There’s a section in Questlove’s 2021 documentary, Summer Of Soul,that features interviews and concert footage from gospel legends at the 1969 Harlem Cultural Festival: Edwin Hawkins, Professor Herman Stevens and the Voices of Faith, Clara Walker and the Gospel Redeemers, The Staple Singers, and Mahalia Jackson. This portion of the film is not only thrilling; it hints at the crucial socio-political, psychological, and spiritual role that gospel music has historically played in the lives of Black Americans. To this point, the writer Greg Tate explains how the unique social condition of Black Americans both led to the creation of gospel, and fed its continuing importance in our culture:

“There’s something very specific about what happened in Black America where I think the only place we could be fully expressive was in music, in these church rituals. Gospel is channeling the emotional core of Black people who are inside of this Christian experience and redefining it for themselves.”

By its very nature, spirit is intangible and inarticulable. Music, our most powerful tool for expressing the inexpressible, has been a part of human ritual and spiritual practice from the beginning. Despite this, Black folks are certainly not lacking in sounds that support the union of spirituality and music. Whether one considers the old religious field songs, spirituals, gospel, the blues, or the transcendent jazz played by giants like John Coltrane or Albert Ayler, spiritual music is a foundational part of our music and our identity as a people. In his 1963 magnum opus Blues People: Negro Music In White America, Amiri Baraka (formerly known as LeRoi Jones) charts the stylistic evolution of Black American music from the plantation to the avant-garde jazz of the day. Throughout the book, the key to Baraka’s analysis is his understanding that these stylistic shifts in the music were inextricably linked to the sociopolitical conditions of the people. Despite this fundamentally materialist formula, Baraka understood that the church and spirituality were an important tool for shaping the music and worldview of Black people dealing with the horrors of slavery. In the chapter “Afro-Christian Music and Religion,” Baraka points to the old spirituals and their use of biblical allegory as an expression of enslaved Africans' desires to be free:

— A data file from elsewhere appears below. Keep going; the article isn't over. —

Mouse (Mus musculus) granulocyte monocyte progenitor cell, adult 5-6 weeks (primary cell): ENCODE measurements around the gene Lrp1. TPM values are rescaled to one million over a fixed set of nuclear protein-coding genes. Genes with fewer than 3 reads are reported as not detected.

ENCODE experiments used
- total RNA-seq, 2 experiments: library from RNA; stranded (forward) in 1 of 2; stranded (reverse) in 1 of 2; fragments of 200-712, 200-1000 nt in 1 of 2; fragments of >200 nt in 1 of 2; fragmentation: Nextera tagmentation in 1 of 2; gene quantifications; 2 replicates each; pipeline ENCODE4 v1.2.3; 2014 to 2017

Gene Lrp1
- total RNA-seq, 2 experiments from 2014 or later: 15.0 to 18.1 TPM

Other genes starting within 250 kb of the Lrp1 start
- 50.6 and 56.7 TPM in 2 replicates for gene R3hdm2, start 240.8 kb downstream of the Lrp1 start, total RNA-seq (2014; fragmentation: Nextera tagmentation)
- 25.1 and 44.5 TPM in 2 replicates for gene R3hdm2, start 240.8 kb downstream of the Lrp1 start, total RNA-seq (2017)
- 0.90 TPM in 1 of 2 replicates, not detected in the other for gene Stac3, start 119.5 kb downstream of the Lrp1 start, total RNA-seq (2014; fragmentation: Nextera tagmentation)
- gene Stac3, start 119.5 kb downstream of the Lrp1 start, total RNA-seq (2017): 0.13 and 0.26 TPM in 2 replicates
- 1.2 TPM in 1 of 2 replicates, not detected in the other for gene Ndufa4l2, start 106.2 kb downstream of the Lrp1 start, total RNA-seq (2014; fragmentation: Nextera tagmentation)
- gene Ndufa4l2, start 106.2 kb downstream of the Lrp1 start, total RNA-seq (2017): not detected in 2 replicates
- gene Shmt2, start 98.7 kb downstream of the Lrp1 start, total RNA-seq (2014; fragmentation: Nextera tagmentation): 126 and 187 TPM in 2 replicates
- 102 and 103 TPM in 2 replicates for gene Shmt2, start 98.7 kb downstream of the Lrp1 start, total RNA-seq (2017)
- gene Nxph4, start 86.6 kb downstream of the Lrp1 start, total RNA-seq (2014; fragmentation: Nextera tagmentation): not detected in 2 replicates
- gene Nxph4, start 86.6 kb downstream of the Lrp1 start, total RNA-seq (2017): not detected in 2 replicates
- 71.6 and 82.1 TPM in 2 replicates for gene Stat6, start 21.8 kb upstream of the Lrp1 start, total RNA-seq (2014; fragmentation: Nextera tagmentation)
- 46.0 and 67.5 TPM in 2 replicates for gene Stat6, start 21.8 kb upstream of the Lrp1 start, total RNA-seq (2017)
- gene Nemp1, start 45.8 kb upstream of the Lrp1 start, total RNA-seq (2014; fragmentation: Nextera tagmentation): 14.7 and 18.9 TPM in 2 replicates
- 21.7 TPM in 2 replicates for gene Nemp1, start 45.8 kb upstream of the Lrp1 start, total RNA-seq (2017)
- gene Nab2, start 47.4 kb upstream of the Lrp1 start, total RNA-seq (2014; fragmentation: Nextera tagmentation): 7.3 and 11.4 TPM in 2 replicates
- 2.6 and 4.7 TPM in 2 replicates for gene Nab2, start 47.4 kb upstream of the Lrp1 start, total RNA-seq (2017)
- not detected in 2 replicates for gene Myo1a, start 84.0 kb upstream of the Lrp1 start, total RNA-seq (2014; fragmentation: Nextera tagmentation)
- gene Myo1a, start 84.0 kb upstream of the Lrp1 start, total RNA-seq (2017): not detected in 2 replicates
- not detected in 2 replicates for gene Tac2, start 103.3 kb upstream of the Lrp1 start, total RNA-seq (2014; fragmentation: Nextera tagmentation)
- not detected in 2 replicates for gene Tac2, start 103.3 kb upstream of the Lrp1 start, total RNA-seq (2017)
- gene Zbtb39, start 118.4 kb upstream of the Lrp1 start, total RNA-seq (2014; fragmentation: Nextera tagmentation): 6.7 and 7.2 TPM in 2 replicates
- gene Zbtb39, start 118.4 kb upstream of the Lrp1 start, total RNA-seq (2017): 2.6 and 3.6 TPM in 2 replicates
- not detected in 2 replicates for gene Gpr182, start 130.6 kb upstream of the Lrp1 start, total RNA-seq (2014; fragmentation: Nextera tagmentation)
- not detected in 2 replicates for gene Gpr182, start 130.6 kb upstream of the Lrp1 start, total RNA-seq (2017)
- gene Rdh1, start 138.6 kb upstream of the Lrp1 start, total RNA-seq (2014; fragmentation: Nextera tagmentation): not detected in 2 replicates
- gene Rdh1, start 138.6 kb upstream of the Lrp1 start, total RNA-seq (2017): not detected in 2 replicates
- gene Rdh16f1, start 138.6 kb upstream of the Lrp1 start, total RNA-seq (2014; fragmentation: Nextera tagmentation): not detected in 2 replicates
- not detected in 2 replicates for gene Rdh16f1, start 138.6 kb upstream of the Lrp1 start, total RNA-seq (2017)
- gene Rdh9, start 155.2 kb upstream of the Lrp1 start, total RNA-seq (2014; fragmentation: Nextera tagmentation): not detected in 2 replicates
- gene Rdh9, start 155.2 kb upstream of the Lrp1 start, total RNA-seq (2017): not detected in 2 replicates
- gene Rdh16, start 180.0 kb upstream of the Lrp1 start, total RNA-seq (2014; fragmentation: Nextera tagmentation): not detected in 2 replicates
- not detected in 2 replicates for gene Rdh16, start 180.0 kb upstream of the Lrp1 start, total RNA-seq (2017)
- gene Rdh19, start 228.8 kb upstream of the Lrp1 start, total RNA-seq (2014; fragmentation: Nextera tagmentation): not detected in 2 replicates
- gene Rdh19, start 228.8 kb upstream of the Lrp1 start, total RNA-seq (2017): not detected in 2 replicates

“The religious imagery of the Negro’s Christianity is full of references to the suffering and hopes of the oppressed Jews of Biblical times. Many of the Negro spirituals reflect this identification: ‘Go Down Moses,’ ‘I’m Marching to Zion,’ ‘Walk Into Jerusalem Just Like John,’ etc. ‘Crossing the river Jordan’ meant not only death but also the entrance into the very real heaven and a release from an Earthly bondage.”

Black musicians using ambient music as a vessel for spirituality

The Dance No.

While legalized slavery was abolished in 1865, we know that the brutal and unrelenting oppression of Black Americans didn’t end there. With anti-Blackness deeply baked into this country’s political, economic, judicial, and cultural fabric, the need for a liberatory impulse in Black music and spirituality has persisted. Speaking about his personal connection to ambient music, synthesist and composer Chaka Benson said that he began playing it after a divorce led him to branch out and experiment musically. Currently, Benson uses a modular synth rig to improvise rich electronic soundscapes that reward deep, open-minded listening. Like many Black folks, his spiritual journey began in the church where his grandfather was a deacon, as well as the values imparted to him by his parents.

“I came up Baptist and pretty strongly religious, but then my parents split,” Benson said. “They were in the Black Power movement and all that. So, I was raised with those sorts of values and it was an evolution after that.”